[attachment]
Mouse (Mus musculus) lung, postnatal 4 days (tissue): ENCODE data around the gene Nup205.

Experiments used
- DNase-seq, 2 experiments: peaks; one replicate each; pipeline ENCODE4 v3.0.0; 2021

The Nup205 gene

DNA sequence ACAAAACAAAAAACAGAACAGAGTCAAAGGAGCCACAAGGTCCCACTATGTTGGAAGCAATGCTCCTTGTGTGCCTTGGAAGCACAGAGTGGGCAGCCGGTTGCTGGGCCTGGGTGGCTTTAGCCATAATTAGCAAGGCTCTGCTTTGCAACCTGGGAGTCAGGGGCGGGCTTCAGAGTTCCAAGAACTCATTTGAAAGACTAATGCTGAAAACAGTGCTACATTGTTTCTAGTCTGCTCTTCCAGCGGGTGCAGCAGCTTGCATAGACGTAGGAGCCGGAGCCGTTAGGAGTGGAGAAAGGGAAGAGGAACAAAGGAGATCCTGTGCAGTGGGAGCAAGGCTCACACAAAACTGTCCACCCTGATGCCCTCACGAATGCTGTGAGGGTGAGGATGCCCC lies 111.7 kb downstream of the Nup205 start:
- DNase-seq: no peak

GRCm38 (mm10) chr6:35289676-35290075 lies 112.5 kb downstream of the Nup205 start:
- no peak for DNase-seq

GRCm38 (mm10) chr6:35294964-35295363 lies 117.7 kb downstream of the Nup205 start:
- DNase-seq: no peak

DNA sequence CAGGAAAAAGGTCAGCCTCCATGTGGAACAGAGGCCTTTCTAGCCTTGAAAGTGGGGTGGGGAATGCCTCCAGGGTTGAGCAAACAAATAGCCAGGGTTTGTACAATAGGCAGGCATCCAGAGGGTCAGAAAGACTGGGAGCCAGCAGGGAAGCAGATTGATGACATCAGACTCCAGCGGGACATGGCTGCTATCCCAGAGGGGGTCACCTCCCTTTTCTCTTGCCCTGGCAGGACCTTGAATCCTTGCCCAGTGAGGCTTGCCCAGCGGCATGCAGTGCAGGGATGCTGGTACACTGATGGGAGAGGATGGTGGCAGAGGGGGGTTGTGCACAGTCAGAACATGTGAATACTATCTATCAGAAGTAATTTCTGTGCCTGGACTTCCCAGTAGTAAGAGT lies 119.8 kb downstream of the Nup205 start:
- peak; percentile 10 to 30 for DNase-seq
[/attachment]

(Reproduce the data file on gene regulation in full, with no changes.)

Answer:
Mouse (Mus musculus) lung, postnatal 4 days (tissue): ENCODE data around the gene Nup205.

Experiments used
- DNase-seq, 2 experiments: peaks; one replicate each; pipeline ENCODE4 v3.0.0; 2021

The Nup205 gene

DNA sequence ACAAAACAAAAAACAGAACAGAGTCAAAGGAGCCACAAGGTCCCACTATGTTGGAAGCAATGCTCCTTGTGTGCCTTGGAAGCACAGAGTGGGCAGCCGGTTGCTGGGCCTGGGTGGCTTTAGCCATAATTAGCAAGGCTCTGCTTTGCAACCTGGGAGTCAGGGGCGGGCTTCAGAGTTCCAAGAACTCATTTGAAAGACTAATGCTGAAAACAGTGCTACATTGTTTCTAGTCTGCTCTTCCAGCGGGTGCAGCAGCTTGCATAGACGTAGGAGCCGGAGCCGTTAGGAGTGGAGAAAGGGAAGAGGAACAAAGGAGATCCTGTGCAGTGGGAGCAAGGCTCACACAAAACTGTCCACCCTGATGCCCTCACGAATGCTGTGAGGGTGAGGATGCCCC lies 111.7 kb downstream of the Nup205 start:
- DNase-seq: no peak

GRCm38 (mm10) chr6:35289676-35290075 lies 112.5 kb downstream of the Nup205 start:
- no peak for DNase-seq

GRCm38 (mm10) chr6:35294964-35295363 lies 117.7 kb downstream of the Nup205 start:
- DNase-seq: no peak

DNA sequence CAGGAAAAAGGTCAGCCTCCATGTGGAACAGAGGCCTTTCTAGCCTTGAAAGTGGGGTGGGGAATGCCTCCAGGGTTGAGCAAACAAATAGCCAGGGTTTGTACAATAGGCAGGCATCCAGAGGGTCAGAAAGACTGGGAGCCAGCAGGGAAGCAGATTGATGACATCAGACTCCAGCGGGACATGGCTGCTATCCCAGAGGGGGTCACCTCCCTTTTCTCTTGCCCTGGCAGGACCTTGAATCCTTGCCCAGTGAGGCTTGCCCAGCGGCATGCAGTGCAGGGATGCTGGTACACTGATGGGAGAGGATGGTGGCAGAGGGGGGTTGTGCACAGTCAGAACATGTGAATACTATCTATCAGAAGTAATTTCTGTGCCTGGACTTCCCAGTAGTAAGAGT lies 119.8 kb downstream of the Nup205 start:
- peak; percentile 10 to 30 for DNase-seq